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The Language of Nairobi: Decoding the Fascinating Language Jigsaw of Nairobi

Nairobi is the administrative and capital city of Kenya.

It is where the cultures and languages of the forty four ethnic communities of Kenya converge to bring out a sense of nationalism.

Kiswahili is the national language of Kenya and is spoken literally in all corners of the country while English is the official language and is mostly used in national addresses by government officials and in the corporate corridors.

The Most Common Language in Nairobi

Kiswahili and English are the most commonly spoken languages in Nairobi.

They are the lingua francas of the Kenyan capital that brings together all the ethnic groups in the country.

The language also enables locals to communicate effectively with their counterparts from Eastern and Southern Africa who live and work in the city.

The Swahili language was originally spoken in the coastal regions of Kenya and Tanzania before spreading into the hinterland of East Africa.

Today it’s spoken in several countries including Kenya, Tanzania, Uganda, the Democratic Republic of Congo (DRC), Rwanda, Burundi, Somalia, South Sudan, Malawi, Mozambique, Yemen and Oman.

It was created out of the interaction between the Bantu inhabitants of the East African coast and Arab traders.

The two trading sides needed a common language to ease communication between them and facilitate seamless transaction of business.

So it is true to say that the Swahili language is a blend of local Bantu languages and Arabic as it borrows many words from both languages.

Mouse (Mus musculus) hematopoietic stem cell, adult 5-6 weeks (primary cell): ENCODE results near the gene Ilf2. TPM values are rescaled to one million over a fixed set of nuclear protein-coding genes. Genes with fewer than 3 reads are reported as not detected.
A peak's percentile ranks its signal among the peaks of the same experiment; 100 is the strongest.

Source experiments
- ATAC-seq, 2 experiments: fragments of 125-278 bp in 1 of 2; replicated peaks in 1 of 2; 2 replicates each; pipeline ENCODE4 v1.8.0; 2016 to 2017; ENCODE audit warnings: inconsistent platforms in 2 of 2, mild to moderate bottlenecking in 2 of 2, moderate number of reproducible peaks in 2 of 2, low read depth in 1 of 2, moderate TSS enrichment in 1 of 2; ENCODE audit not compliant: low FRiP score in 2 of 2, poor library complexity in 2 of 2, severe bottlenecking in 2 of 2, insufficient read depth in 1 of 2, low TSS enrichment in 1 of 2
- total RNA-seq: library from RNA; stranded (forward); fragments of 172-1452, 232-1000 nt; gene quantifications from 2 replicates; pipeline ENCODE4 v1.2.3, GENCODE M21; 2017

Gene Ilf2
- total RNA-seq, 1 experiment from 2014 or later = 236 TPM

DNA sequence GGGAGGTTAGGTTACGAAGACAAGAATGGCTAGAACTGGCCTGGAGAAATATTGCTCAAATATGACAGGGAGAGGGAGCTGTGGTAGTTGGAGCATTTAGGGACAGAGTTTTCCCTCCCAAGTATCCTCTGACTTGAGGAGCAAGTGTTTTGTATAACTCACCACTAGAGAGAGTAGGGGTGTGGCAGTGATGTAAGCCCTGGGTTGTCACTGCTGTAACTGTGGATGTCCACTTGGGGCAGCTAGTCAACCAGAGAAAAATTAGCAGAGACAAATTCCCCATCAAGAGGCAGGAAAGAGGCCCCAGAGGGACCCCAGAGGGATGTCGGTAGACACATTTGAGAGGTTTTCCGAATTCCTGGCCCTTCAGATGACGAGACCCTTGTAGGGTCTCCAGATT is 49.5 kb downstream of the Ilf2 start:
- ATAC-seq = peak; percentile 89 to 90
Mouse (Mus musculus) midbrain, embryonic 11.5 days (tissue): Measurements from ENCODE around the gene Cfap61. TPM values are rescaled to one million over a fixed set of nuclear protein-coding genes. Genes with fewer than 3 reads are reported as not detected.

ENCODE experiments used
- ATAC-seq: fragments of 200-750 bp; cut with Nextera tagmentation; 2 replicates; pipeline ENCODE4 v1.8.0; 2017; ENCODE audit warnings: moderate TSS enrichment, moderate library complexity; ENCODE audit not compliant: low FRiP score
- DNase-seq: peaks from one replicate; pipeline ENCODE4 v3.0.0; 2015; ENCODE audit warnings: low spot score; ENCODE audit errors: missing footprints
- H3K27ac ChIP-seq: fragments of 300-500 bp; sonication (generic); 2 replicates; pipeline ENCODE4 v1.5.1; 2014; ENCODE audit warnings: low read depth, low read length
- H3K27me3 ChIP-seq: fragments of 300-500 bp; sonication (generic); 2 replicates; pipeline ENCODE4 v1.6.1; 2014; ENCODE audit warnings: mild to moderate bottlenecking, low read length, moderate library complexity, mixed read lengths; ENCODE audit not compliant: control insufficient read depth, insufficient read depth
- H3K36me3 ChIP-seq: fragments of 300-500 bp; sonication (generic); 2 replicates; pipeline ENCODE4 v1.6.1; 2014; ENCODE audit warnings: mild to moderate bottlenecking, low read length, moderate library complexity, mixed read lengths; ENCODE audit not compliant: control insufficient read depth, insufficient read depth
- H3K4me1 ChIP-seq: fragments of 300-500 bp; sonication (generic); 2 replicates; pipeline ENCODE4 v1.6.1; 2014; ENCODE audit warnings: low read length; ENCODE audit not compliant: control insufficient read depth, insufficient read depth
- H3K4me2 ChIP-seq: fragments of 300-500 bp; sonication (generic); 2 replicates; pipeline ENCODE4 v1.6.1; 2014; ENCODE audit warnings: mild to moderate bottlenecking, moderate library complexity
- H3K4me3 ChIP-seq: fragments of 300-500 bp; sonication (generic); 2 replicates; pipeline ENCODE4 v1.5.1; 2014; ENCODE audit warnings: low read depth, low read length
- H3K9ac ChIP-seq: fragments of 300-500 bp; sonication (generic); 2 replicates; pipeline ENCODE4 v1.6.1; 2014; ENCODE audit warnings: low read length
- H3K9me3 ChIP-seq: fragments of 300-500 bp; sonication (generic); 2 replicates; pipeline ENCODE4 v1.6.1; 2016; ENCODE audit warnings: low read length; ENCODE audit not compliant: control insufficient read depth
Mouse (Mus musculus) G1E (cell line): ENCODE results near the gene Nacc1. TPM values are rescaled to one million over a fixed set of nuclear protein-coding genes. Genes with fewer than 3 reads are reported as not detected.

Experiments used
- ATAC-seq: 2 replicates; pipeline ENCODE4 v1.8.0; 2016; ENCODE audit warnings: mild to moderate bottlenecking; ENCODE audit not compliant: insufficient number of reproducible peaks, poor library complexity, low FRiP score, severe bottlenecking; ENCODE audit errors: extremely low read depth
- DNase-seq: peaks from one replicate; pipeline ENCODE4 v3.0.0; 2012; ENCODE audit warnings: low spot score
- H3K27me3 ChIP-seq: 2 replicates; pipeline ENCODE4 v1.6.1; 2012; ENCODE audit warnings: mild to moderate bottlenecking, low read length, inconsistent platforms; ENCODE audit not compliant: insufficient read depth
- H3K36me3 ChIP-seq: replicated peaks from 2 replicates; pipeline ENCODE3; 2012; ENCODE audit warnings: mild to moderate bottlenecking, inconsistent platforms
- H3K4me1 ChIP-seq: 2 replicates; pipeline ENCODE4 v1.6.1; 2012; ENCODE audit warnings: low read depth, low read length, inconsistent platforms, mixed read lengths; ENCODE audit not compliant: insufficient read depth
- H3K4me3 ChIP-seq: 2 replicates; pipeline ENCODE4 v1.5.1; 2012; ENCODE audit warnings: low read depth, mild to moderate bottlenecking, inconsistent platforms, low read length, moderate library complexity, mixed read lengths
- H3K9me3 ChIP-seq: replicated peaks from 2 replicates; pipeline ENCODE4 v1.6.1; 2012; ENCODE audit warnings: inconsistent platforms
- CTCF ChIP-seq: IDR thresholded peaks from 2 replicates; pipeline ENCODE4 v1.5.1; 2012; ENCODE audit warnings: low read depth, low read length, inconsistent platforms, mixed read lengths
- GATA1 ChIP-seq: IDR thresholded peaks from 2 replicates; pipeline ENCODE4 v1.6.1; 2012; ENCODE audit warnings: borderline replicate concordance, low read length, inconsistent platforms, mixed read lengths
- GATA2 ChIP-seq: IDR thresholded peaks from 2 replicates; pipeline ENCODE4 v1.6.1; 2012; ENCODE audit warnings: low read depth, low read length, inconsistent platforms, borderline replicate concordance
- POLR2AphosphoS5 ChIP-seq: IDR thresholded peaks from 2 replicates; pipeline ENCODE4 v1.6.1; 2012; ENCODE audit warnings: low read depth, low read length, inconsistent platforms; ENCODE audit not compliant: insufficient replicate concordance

Sheng: The Mixed Language of Nairobi

Sheng is a street slang language that is very popular among Nairobians.

It was born out of a mix of Kenya’s national language Swahili, English which is the official language and some words from the local dialects such as Kikuyu, Kikamba, Luo and Luhya.

The street slang language is said to have emerged from the slum areas of Nairobi’s Eastlands where the city’s poorest folks live.

 It then spread to the rest of the city and the country as time went by.

Sheng gained popularity in Nairobi and Kenya at large in the early 2000s because it was the major language used to compose the lyrics of local Kenyan music known as Genge and Kapuka.

Kenyan artistes played a critical role in coining new Sheng terminologies that would gain overnight popularity and spread across the country like wildfire.

Today, the language is deeply ingrained in the urban populations of Kenya and is commonly used in commercial adverts, political campaigns, television and radio shows and even in normal conversations among Nairobians.

Other Languages Commonly Spoken in Nairobi

Besides Swahili, Sheng and English the other commonly spoken languages in Nairobi include Kikuyu, Kikamba, Luo, Luhya, Somali and Indian-Gujarati languages.

That is because of the large urban populations of the Kikuyu, Kamba, Somali, Luo, Luhya and Kenyan-Indians who live and work in Nairobi.

Somali populations in Nairobi are dominant in Eastleigh and South B areas where they run businesses and live.

Somali language is commonly spoken alongside Swahili in those areas.

Kenyan-Indians are said to have come to Kenya as railway construction workers before they finally settled in Nairobi.

 They reside and work mainly in Parklands, Ngara, Westlands, Industrial Area and Nairobi CBD where they run businesses and others work as corporate officers.

Their main language is Gujarati and is the main language used in their socio-cultural functions such as temple sermons.

Kikuyus are also business people mostly operating micro and small businesses and public transport vehicles in Nairobi. They come from the neighboring Kiambu and Murang’a Counties.

Kambas are mainly found in Eastlands and Mombasa road areas and a vast majority work in Industrial Area and along Mombasa road.